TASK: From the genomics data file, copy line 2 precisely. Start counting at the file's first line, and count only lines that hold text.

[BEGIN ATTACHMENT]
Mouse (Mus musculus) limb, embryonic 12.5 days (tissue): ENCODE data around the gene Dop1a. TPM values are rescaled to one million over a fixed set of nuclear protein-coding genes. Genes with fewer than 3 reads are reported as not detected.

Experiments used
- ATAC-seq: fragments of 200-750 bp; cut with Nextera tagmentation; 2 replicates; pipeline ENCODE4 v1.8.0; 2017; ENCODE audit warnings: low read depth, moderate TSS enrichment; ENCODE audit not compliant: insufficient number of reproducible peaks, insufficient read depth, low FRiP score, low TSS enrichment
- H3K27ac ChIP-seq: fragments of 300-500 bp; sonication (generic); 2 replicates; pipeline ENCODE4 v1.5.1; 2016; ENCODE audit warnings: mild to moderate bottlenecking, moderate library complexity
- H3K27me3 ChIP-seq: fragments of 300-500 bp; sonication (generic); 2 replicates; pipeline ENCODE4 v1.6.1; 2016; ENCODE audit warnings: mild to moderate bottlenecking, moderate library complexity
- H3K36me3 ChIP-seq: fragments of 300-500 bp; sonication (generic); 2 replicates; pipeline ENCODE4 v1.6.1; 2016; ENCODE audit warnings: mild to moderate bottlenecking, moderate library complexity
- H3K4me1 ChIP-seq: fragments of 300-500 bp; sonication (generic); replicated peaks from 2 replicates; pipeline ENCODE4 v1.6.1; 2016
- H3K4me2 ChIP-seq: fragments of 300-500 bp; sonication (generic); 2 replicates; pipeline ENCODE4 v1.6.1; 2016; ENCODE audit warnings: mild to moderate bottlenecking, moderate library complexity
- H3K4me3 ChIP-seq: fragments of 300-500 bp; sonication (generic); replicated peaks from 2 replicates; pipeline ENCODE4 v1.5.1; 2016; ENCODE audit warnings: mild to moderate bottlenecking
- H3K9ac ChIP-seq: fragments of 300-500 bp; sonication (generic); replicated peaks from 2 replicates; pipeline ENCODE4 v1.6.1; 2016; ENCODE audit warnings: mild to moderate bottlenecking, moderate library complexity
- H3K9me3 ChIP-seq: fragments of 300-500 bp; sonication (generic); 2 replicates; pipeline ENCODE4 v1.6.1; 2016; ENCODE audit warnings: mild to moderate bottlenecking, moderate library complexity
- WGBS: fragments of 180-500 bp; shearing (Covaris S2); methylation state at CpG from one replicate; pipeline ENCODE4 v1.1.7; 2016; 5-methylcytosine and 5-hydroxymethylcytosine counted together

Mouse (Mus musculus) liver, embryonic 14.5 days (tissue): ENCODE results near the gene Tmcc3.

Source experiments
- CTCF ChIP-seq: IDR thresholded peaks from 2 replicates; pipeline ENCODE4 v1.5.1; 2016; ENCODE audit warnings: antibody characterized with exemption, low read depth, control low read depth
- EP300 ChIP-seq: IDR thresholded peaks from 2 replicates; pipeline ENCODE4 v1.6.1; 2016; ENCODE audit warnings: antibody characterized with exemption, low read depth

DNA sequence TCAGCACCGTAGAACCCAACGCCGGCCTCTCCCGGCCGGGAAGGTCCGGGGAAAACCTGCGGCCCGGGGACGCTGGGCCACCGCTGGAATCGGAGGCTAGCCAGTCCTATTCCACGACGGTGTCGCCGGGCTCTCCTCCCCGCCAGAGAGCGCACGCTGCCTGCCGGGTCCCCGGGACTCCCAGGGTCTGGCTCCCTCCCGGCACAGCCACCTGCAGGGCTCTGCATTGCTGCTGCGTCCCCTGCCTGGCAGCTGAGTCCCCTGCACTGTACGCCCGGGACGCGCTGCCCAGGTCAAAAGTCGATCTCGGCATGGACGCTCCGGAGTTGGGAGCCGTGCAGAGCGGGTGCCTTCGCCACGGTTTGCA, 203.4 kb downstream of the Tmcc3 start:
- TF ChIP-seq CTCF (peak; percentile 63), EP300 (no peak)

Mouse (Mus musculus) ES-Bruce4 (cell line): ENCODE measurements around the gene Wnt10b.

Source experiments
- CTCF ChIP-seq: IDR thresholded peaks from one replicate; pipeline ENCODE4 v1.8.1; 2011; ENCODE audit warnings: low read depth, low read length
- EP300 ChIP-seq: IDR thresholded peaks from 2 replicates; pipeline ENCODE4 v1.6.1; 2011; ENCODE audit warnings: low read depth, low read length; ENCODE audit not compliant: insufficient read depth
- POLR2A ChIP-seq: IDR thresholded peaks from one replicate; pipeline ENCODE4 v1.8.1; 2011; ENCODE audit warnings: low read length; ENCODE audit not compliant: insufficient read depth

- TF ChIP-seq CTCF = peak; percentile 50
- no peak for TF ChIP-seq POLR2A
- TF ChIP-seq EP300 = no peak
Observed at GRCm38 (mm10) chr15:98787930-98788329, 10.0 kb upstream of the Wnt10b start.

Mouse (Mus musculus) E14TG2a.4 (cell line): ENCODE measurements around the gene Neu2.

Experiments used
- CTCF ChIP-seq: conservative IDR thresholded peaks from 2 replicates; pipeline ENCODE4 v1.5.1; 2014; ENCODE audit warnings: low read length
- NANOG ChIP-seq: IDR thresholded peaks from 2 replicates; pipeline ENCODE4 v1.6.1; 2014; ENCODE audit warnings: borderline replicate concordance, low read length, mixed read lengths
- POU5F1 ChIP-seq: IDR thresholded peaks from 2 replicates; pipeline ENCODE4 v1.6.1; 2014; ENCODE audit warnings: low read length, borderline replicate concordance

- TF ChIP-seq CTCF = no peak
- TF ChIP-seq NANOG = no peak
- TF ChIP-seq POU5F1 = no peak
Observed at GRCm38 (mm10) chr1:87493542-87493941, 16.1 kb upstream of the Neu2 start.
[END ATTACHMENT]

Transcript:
Experiments used